INTEREST-ONLY MORTGAGE MYTHS

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Often times, you may hear of interest-only mortgages accompanied by screaming headlines stating how risky of a loan option they can be. In actuality, interest-only mortgages are simply loans that have been secured by real estate that contains a choice to make an interest payment.

INTEREST-ONLY MORTGAGE MYTHS

HOW DOES AN INTEREST-ONLY MORTGAGE OPERATE?

Lots of interest-only mortgages in existence today have an option for making interest-only payments, which are payments thatdon’t contain principal.
For example, a $200,000 loan with an interest rate of 6.5% amortized over 30 years would require payments of $1,254 per month, which contains both principal and interest.
The interest only payment would be $1,083, making the difference between a principal and interest payment and an interest-only payment ring in with a $171 per month savings.

THE MOST COMMON INTEREST-ONLY MORTGAGES

Borrowers can’t continue to make interest-only payments forever on the most common types of interest-only mortgages. Usually, the time period for making interest-only payments is capped to the first 5 or 10 years of the loan.

After the interest-only payment period has elapsed, the loan is then amortized for the remaining term of the loan. This does not increase the loan balance, but the payments move up to an amortized amount.
Let’s look at two popular interest-only scenarios:

The 30-year loan:

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Making interest-only payments is allowed for the first 5 years, or 60 months. Therefore, a $200,000 loan at 6.5% interest means the borrower can pay $1,083 each month any time during the first five years. When years 6 through 30 arrive, the monthly payment will be increased to $1,264.

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The 40-year loan:

For a 40-year loan, the interest-only payment period is notably longer, for the first 120 months. A $200,000 loan at 6.5% interest rate means the borrower could choose for the first ten years to pay interest-only payments at any time, but for years 11 through 40, the payment would be $1,264.

HOW TO FIGURE OUT AN INTEREST-ONLY PAYMENT

To determine mortgage interest payments, let’s use an unpaid loan balance of $200,000 – and then multiply it by an interest rate, such as 6.5%.
Since 6.5% times $200,000 equals $13,000 inannual interest, we can divide $13,000 by 12 months in order to get a monthly interest payment of $1,083.

WHY CHOOSE AN INTEREST-ONLY MORTGAGE ?

People buying homes for the first time might be attracted to interest-only mortgages, because the lower monthly payments are more akin to the rental payments they have been accustomed to making. If a person is used to paying $700 per month in rent for a one-bedroom apartment, they may find it easier to transition to a $1,000 per month interest-only mortgage payment instead of jumping into a $1,250 monthly principal and interest payment right away.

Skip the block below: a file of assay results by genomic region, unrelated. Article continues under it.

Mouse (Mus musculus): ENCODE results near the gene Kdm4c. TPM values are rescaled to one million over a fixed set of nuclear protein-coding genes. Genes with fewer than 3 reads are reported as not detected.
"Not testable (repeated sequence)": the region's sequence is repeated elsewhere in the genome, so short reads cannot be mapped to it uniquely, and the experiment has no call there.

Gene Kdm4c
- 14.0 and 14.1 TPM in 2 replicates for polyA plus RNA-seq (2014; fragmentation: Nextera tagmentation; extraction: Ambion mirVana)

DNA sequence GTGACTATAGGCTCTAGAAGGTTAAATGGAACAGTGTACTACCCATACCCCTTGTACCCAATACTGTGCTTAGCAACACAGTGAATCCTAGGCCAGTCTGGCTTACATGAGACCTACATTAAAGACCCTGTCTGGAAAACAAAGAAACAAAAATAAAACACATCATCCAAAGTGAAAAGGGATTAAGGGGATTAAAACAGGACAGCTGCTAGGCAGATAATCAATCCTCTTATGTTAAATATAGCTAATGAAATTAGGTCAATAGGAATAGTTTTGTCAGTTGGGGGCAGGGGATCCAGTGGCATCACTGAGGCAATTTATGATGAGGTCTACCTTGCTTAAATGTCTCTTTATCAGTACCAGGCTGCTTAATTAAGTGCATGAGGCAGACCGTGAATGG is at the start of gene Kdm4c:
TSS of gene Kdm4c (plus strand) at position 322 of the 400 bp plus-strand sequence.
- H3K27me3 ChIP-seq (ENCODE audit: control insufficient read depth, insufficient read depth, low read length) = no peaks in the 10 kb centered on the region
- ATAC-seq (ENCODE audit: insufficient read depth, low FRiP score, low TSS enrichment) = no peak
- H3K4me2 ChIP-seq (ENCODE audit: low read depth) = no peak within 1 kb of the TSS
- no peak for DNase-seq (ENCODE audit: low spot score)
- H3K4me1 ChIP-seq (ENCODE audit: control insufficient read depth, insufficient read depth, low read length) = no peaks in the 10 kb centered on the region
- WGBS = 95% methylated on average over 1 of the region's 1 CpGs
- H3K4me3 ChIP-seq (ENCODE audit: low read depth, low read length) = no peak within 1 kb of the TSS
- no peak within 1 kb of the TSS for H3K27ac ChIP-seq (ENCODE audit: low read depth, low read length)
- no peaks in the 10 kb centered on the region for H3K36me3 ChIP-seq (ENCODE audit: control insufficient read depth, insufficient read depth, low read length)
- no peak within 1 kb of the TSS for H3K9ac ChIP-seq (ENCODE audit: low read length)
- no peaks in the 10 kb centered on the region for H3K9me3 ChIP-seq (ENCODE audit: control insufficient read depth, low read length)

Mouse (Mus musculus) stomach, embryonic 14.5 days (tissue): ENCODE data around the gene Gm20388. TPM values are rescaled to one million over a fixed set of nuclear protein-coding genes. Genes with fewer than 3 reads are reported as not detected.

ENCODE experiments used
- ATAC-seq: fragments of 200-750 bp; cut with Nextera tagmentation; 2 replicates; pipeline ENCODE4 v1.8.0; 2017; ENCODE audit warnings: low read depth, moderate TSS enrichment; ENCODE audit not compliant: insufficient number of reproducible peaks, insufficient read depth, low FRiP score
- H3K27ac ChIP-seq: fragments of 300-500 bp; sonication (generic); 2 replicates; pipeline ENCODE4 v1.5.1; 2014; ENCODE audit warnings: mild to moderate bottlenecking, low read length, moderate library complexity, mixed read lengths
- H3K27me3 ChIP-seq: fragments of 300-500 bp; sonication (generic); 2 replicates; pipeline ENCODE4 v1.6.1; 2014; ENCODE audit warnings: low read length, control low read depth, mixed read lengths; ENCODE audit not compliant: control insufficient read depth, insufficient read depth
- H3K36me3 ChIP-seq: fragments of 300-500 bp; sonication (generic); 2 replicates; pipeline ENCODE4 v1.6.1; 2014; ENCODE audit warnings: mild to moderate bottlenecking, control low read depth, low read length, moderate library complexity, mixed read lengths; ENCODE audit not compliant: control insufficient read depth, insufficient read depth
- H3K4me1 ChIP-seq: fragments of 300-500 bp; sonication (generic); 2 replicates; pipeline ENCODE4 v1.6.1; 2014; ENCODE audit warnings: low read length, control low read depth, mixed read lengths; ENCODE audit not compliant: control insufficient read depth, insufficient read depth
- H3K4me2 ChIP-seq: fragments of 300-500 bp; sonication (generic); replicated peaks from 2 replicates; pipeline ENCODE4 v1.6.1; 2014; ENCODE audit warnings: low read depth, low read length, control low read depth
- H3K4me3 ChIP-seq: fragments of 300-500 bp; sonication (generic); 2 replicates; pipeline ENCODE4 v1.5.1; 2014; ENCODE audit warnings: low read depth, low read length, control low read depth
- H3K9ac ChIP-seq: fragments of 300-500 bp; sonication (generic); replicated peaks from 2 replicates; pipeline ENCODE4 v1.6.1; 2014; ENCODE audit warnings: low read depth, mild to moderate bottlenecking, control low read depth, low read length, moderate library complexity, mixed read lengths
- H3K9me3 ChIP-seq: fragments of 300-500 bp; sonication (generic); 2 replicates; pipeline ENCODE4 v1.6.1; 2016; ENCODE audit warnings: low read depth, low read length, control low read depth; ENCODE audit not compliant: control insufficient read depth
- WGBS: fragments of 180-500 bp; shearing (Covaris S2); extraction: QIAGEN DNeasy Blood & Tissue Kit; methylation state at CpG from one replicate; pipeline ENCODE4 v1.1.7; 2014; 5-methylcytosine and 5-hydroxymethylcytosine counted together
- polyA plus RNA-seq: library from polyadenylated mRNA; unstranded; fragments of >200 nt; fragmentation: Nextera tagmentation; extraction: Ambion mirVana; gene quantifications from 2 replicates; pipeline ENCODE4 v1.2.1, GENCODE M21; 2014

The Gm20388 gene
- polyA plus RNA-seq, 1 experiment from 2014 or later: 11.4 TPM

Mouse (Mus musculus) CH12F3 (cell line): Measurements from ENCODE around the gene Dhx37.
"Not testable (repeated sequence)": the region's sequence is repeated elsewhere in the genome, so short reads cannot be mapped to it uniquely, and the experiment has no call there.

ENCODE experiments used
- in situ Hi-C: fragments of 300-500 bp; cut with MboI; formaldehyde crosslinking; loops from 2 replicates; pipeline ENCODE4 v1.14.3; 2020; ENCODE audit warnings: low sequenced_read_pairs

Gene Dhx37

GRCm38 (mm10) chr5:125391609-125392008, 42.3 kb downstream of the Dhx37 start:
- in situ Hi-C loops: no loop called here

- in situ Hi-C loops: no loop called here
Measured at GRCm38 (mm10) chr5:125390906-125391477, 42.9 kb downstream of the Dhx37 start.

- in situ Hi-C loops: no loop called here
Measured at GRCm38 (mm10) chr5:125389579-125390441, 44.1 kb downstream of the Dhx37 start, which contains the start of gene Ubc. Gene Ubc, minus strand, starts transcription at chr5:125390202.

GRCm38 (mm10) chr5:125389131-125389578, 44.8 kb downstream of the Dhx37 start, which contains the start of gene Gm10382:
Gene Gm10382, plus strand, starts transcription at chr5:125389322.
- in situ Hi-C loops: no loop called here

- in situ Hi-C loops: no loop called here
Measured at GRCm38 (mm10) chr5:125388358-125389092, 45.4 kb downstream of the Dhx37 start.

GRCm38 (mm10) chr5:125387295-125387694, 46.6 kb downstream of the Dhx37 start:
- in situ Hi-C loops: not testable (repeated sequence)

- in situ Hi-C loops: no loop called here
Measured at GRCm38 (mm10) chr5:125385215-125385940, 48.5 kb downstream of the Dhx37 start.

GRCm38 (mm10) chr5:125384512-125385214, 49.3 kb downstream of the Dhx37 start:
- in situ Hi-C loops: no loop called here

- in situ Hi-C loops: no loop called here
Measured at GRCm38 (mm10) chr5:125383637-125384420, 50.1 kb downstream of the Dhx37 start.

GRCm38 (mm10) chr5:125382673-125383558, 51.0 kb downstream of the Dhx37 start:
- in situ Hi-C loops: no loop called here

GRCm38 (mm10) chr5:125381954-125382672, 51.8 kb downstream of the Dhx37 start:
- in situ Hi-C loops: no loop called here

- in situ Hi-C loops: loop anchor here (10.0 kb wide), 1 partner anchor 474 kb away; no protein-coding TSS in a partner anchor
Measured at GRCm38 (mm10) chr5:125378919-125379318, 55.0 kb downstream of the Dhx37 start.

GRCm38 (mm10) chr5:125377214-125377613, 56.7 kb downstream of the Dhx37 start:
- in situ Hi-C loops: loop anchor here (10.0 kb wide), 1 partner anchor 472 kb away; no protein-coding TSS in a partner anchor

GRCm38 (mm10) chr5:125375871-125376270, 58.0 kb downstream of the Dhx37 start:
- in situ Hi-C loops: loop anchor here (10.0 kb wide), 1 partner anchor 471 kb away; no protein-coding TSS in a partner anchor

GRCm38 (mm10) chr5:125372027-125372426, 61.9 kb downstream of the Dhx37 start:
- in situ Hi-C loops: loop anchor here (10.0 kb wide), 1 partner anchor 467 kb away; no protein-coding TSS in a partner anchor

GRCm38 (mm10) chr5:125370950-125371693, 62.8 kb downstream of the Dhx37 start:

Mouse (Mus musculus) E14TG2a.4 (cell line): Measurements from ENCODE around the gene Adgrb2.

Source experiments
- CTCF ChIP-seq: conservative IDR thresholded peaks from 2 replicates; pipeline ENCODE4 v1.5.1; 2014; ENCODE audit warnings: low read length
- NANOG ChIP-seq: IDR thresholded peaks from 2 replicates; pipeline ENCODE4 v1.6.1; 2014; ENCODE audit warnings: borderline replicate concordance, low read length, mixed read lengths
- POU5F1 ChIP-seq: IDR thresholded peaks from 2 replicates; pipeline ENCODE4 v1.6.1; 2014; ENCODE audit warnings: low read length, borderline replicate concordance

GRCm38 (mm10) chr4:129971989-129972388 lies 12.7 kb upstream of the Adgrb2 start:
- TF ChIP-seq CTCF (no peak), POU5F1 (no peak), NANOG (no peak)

Just because a person has an interest-only mortgage doesn’t mean they must make an interest-only payment. It merely gives the borrower the option to pay lower payments during the beginning years of the loan.
This could come in handy if the homeowner getsan unexpected bill that takes a bite out of the household budget, for example, if they need to spend $500 to repair the water heater.

If they choose to pay the reduced interest-only payment that month, that choice might free up the cash they need to direct to other expenses and keep the budget in balance. People who work in careers with unpredictable monthly incomes, like salespersons who earn commissions instead of flat monthly salaries, might also benefit from an interest-only mortgage option.

In order to balance out the amount owed on the total loan, borrowers many times pay interest-only payments when they are low on cash, and then pay extra amounts toward their principal balance when they receive bonuses or commissions.

WHAT DOES AN INTEREST-ONLY MORTGAGE COST ?

The downside is that an interest-only mortgage might cost a bit more than a conventional loan. If a 30-year fixed-rate mortgage is available at 6% interest, the interest-only mortgage version could cost an added 1/2 percent or come with an 6.5% interest rate.

On top of that, some lenders might tack on an additional percentage of a point to make the loan – but since fees vary by lender, it pays to shop around.

RISKS AND MYTHS OF INTEREST-ONLY MORTGAGE LOANS

Interest-only mortgage loan balanceswon’tever increase, unlike other, riskier loans. One risk of this type of mortgage, however, is when buyers are forced to sell their property if it hasn’t appreciated in value.
Let’s say that a homeowner has been paying only the interest monthly and after five years the borrower will still owes the original loan balance because the principal has not been reduced at all, only the interest has decreased.

That’s why larger down payments at the onset of the loan when the property is first purchased helps to mitigate and reduce this risk associated with an interest-only mortgage.
Additionally, if the values of properties decrease, the equity gained from the property at the time of purchase could disappear. This is a risk that most homeowners assume anyway in a downturned market.

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INTEREST-ONLY MORTGAGE MYTHS
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